Continental GmbH’s CEO Dr Elmar Dagenhart saw his company purchase a software venture in the US to prepare for a future of driving with software. Dagenhart’s vision is for cleaner and safer cars on the road, and he believes that there will be up to two billion vehicles on the road by 2040. These cars will be hybrids, running on both electric motors and gasoline, with sensors to control emissions. His company is building advance drive assistance systems for safety and long distance driving on highways, and is also building smarter cars armed with the ability to identify objects in close proximity and immediate automatic braking systems. All these require powerful software and internal networks within the car. This software will be coded and shipped from Bengaluru, and will be available to Indian manufacturers as well.

Continental acquired Elektrobit about a year ago. This company will help the car major build software for connected vehicles, and will work with OEMs based on their need. Bosch and Continental are in the race to build a fully autonomous car ahead of Google and Tesla by 2025.

KPIT Technologies is another IT Services company in India that does not want to miss this race, offering a whole range of automotive embedded solutions and software architecture for the entire car. India is well equipped to have connected car concepts. But it is, in the end, dependent upon only one thing; automobile manufacturers need to move the needle, and today, there is no business case for them to even offer simple connected services.

“Indian cars will not connect to the cloud for the next decade,” says Vijay Ratnapharke. Here, consumers will be offered Bluetooth-based services, where the app on the smartphone gathers diagnostic data from the car. There will be very few cars using 4G services that connect to the vehicle directly. The reason car makers will not move the needle is because it requires an entire new direction, making collaborative business models the norm to go digital.

The problem is that car makers, like telecom operators, have not thought about collaborative business models, and are going to go very slow in changing the way they serve their customers. Today, data is everything and that data, of mobility, rests with network providers and the likes of Google. However, there are lessons that can be learned from someone who tried to move the needle.

Lessons from Chetan Maini

Chetan Maini is perhaps the most underrated businessman in India. Maini built an electric car for the Indian market when the country was guzzling gasoline, and everybody had a hearty laugh at his idea at the time. However, Maini went on to build a smart mobility company, which he sold to Mahindra and Mahindra in 2010. The Reva’s second avatar was as a car whose telematics unit allowed the car’s diagnostics to be collected over the cloud. He had tied up with Vodafone to provide this service. He could also upgrade the software of the car remotely.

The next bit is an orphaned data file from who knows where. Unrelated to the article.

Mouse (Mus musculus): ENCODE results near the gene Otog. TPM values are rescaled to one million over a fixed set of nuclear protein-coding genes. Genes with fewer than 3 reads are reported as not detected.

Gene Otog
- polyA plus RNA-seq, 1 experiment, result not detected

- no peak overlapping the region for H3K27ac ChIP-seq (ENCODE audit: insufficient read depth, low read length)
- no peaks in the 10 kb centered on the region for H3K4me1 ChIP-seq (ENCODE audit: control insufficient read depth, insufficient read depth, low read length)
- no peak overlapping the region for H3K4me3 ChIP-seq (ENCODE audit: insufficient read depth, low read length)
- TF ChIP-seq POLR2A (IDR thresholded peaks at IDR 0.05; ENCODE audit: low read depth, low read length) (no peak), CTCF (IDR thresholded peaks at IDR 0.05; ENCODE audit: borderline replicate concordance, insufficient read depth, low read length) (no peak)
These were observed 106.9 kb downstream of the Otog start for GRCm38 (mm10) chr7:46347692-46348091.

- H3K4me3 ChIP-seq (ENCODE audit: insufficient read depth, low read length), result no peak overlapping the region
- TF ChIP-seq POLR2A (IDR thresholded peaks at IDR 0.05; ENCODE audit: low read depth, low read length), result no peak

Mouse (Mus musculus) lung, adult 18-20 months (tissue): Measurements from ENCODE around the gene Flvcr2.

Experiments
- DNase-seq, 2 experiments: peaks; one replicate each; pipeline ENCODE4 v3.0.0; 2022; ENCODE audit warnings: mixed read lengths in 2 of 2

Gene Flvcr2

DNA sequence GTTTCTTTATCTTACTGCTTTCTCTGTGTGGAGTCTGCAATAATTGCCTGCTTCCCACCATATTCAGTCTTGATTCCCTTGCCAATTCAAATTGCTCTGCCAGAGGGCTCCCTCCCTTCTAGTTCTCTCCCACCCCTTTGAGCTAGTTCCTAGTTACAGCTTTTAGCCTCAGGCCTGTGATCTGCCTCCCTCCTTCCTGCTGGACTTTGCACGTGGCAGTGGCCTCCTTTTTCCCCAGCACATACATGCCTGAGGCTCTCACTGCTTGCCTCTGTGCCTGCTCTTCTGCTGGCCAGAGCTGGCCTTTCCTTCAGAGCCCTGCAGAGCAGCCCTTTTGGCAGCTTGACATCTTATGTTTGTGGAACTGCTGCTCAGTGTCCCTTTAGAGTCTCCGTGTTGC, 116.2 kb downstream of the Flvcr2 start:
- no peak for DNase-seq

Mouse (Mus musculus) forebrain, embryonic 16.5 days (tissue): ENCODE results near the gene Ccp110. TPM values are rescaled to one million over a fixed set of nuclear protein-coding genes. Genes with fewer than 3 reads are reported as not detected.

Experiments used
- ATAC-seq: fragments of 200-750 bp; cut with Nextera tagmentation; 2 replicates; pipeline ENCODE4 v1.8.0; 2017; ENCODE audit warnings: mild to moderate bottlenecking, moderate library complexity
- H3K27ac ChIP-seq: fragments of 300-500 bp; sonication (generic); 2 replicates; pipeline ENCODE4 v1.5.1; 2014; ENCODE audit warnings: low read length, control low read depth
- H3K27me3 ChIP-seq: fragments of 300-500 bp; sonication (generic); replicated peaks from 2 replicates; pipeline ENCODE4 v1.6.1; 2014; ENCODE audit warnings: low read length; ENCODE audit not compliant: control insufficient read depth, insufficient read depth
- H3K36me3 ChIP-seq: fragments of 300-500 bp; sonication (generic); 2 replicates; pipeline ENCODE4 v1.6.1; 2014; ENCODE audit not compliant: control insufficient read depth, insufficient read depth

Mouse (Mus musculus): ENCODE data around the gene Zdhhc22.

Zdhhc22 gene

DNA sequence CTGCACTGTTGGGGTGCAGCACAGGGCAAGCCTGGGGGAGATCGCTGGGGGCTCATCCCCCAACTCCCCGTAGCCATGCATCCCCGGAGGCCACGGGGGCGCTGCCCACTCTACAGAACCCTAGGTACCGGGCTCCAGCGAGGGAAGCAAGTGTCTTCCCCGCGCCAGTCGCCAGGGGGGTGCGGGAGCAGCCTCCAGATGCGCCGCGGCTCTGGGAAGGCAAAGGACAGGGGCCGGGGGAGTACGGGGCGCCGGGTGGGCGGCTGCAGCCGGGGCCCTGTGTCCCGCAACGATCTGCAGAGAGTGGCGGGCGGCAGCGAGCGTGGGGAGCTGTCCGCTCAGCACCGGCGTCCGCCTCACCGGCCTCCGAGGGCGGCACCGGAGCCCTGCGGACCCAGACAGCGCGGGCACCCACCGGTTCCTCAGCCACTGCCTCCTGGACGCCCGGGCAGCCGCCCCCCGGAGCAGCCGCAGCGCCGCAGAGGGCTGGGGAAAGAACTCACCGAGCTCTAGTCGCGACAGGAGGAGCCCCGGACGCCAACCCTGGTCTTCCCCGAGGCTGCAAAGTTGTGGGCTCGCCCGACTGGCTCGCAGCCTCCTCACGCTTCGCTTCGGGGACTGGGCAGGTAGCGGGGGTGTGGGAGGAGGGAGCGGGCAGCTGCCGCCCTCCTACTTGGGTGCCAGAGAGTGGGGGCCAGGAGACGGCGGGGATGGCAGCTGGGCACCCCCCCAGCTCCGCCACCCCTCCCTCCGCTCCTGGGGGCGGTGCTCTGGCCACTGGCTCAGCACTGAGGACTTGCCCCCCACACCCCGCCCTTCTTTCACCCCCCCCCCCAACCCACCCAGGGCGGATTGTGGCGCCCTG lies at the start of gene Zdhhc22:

However, people did not buy into the electric vehicle story until 2015. It was only after the emergence of Elon Musk and Tesla that people started thinking of electric vehicles as a cool way to commute. “I had worked these connected concepts for car diagnostics and user communication with the car right from 2006. India has the ingredients to make the car connected, but it requires automakers to invest in security and a certain risk-taking ability. Today, they treat connected car services or app based services in India as premium when it is actually not,” says Chetan Maini, creator of the Reva, which is now called Mahindra and Mahindra Reva. Maini built the entire telematics for the vehicle and connected it to the cloud on a Linux platform. The Reva has sold more than 4,000 cars worldwide.

What are the possible beginnings of the connected car in India?

Truth be told, there is no connected car in India; it is some time away yet. However, there is an opportunity in the domestic market. Based on demographic profiles, there are at least 100,000 customers who would appreciate these services in a car, and there are several potential avenues to reach out to them. For example, startups like ZoomCar are a good way to test out a manufacturer’s collaborative business model. They could showcase small concepts such as tracking the car’s diagnostics and location on the app, and could work with ZoomCar to build services, in the app, with hospitality businesses like hotels, restaurants, spas and retail services.

Today, there are collaborations happening only at the asset level, where consumers get to experience the OEM’s brand of cars under the ZoomCar umbrella. Before we can move further in the direction of connected cars, this market has to be created. That is, however, not difficult, because 90 percent of car buyers own smartphones. Now, the challenge is to make OEMs work with startups, telecom operators, smartphone manufacturers, data centres, digital security companies and software services companies.

However, another problem to be accounted for is that the car will integrate with very few popular phone models; when there is a connected car ecosystem, it becomes extremely difficult to make the car’s telematics unit to accept every phone to be ported onto the car. Also the OEM will not integrate all apps in to the car because they fear security risks from hacking. They will, instead, make an app (which acts as security layer) that integrates a few certified apps (like Pandora, Saavn or FitBit and a voice-based Twitter) to be connected to the car. This solidifies the case for a collaborative business model.

Engineering elements

The feasibility of the connected vehicle ecosystem largely depends on how our 4G networks perform. However, automobile heads point out that a car doesn’t need every sensor or Electronic Control Unit (ECU) to connect to the cloud. Let us look at what automobile manufacturers mean by core engineering in the connected vehicle ecosystem and what kinds of connection opportunities are possible depending on network capabilities.

Low Speed Networks

  • Doors
  • Seats
  • Instrument Clusters

High Speed Networks

  • Powertrain
  • Braking
  • Steering
  • Suspension
  • Transmission
  • Airbag Systems

Ultra-high speed networks that can connect to the cloud

  • Navigation
  • Video
  • Entertainment
  • Cellular Networks
  • Vehicle to Vehicle Comms
  • Vehicle to Infrastructure
  • Vehicle to Phone

The millennial consumer is willing to shoulder the risk and share data. The onus now lies on the OEMs to kick-start this ecosystem.